Polar-front jet streams (PFJ) occur at about 50°S and 8 km altitude, directly above the polar front, whose position changes with season and from day to day. The PFJ is a thermal wind due to the temperature difference across the polar front. It often contains a series of rapidly evolving shortwaves, whereas long waves are more common in the STJ.
Sometimes the PFJ and STJ combine into a single jet, as in Figure 12.10. This fusion is common over large continents in winter. At other times, the PFJ ridges far to the south (e.g. to 65°S), at the same time as the STJ forms a broad trough near 20°S. Such a pattern obstructs frontal disturbances which are travelling from the west, and sends them southward around the ridge. This is known as blocking. It happens when the shifting pattern of upper ridges and troughs locks onto a large high at the surface, located south of its normal subtropical position (Figure 12.7). Such a coincidence may arrest the eastward movement of the waves for days or weeks, causing settled weather at ground level, so weather forecasters are keen to detect incipient blocking. It is most common in winter, and may lead to drought in places that receive their rain from frontal disturbances, e.g. south-western Australia and Tasmania.
Blocking is associated with large-amplitude Rossby waves, swinging over a wide range of latitudes, whereas a low amplitude corresponds to a more even westerly flow. The two cases are distinguished by the difference between the heights (averaged over all longitudes) at which pressures are 500 hPa, at 35° and 55° latitudes, respectively. This difference is called the zonal index. A high index implies a fairly straight, strong jet stream. A low value corresponds to large loops of the Rossby waves, which equalise conditions at the two latitudes, and implies a low zonal wind speed and (in the extreme) blocking. The index tends to wax and wane irregularly, sometimes over periods of 3-8 weeks, and this irregular vacillation is called the index cycle.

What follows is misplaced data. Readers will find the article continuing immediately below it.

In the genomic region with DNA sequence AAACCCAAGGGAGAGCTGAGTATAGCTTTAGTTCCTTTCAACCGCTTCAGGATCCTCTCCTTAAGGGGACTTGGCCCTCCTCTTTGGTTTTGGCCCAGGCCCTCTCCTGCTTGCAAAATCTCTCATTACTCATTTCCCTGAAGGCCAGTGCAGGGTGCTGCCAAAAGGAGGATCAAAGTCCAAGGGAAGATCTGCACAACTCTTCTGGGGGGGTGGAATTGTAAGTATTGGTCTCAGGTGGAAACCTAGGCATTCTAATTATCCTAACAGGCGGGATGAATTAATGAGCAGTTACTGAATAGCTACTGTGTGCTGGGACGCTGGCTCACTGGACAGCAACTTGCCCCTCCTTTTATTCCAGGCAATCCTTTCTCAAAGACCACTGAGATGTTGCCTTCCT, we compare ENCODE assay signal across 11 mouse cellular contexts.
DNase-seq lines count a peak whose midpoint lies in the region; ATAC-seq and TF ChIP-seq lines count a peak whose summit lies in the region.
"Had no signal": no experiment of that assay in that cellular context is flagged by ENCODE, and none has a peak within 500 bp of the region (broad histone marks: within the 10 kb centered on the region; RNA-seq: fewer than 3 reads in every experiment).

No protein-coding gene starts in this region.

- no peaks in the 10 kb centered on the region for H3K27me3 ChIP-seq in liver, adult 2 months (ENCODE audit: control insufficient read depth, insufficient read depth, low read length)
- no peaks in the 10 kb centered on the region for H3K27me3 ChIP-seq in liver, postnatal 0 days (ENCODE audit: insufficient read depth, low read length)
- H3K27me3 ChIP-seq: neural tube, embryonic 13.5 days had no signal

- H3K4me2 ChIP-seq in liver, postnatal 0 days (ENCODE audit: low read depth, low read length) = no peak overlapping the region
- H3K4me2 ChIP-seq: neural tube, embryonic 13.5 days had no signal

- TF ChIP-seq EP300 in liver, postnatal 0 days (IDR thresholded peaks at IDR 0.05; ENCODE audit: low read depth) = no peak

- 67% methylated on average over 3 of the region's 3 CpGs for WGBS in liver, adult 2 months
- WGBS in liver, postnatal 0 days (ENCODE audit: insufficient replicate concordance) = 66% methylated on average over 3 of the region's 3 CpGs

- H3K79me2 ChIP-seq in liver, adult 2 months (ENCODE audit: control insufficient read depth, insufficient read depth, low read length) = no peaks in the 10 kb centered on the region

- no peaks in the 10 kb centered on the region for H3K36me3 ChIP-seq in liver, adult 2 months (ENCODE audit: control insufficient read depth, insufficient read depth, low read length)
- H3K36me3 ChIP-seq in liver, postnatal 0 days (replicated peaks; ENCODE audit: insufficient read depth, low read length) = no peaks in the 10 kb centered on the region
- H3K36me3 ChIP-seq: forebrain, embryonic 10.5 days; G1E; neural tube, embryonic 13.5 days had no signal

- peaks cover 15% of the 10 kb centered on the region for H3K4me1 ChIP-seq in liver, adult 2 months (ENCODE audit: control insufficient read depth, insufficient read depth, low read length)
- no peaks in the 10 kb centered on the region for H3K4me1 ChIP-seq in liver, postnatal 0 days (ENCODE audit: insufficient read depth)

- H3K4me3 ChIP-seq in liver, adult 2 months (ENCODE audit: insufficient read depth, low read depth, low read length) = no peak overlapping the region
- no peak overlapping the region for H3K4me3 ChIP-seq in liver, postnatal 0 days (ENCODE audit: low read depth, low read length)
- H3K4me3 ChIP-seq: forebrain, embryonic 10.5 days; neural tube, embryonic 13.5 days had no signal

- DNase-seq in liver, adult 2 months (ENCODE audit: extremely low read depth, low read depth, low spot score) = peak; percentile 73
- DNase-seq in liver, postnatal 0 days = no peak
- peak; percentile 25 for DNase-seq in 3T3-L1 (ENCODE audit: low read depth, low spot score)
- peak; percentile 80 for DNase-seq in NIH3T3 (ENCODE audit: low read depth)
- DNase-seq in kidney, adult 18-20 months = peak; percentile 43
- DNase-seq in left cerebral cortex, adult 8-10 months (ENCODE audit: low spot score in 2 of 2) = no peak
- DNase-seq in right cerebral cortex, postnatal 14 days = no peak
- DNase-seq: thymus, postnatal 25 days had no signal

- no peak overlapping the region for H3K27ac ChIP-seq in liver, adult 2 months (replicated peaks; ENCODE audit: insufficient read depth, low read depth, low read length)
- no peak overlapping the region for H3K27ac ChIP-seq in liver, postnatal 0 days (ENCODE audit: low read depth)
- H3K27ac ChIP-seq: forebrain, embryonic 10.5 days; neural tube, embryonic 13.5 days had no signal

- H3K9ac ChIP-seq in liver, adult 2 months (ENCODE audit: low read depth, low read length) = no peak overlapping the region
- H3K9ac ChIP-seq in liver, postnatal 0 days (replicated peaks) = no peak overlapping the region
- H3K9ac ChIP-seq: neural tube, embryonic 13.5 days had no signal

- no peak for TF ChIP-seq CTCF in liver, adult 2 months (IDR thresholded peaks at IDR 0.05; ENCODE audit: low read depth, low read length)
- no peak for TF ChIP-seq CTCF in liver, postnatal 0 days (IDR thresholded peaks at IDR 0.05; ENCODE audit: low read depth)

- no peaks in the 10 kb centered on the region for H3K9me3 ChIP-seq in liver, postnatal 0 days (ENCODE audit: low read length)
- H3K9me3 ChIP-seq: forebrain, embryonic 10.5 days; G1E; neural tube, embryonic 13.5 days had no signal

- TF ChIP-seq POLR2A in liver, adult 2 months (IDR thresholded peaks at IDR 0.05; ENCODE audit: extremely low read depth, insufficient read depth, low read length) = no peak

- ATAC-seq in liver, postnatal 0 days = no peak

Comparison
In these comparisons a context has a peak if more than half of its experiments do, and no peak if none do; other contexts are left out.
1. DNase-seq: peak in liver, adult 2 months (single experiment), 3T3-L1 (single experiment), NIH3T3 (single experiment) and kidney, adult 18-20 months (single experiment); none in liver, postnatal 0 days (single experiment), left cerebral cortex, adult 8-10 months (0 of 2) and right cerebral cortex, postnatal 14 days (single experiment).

In addition to the westerly jets there is sometimes in mid-year an easterly jet stream high above the ITCZ affected by the QBO (Section 12.3). This is due to the elevation of equatorial air by convection to a height of 14 km or so. The air at ground level rotates eastwards with the Earth's surface at a velocity of 463 m/s, but moves about 2 m/s slower at a height of 14 km to maintain a constant 'angular momentum', in the same way that a skater spins more slowly on stretching out to increase his/ her radius. This small westward flow adds to the zonal average easterly to produce an equatorial jet stream of about 4 m/s. But it is patchy, reaching 10 m/s over the Indonesian archipelago but is non-existent over South America and the eastern Pacific.
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